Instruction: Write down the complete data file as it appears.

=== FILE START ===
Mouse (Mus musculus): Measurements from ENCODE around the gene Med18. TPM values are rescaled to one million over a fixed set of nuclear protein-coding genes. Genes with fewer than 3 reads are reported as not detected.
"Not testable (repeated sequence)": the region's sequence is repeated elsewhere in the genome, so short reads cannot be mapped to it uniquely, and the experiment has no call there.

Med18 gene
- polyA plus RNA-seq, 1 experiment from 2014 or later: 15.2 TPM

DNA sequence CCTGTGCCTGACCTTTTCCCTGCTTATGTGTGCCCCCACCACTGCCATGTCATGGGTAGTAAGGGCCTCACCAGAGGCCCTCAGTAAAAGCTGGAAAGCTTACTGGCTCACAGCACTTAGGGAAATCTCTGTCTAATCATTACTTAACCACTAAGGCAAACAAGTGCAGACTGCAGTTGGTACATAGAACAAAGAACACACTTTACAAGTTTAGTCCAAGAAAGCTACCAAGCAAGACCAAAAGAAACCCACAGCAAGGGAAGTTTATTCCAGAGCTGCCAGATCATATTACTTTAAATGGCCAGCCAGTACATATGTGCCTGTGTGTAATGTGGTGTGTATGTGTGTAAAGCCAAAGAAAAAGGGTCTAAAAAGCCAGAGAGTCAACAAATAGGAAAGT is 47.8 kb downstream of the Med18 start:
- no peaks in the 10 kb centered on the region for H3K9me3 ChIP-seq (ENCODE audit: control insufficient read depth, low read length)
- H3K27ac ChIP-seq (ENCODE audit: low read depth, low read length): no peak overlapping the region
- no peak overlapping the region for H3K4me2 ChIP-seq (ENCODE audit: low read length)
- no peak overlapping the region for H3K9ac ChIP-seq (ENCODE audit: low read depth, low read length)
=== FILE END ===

Mouse (Mus musculus): Measurements from ENCODE around the gene Med18. TPM values are rescaled to one million over a fixed set of nuclear protein-coding genes. Genes with fewer than 3 reads are reported as not detected.
"Not testable (repeated sequence)": the region's sequence is repeated elsewhere in the genome, so short reads cannot be mapped to it uniquely, and the experiment has no call there.

Med18 gene
- polyA plus RNA-seq, 1 experiment from 2014 or later: 15.2 TPM

DNA sequence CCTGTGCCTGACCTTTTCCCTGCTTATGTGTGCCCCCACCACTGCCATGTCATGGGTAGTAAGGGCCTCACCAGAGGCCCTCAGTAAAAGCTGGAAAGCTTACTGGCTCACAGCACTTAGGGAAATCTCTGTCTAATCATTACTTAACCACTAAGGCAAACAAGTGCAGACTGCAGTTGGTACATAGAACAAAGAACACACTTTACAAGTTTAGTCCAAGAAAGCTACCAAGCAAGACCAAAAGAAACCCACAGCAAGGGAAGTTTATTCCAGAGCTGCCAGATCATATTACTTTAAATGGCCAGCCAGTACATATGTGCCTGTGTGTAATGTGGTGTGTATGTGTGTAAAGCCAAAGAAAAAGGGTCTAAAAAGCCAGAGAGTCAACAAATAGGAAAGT is 47.8 kb downstream of the Med18 start:
- no peaks in the 10 kb centered on the region for H3K9me3 ChIP-seq (ENCODE audit: control insufficient read depth, low read length)
- H3K27ac ChIP-seq (ENCODE audit: low read depth, low read length): no peak overlapping the region
- no peak overlapping the region for H3K4me2 ChIP-seq (ENCODE audit: low read length)
- no peak overlapping the region for H3K9ac ChIP-seq (ENCODE audit: low read depth, low read length)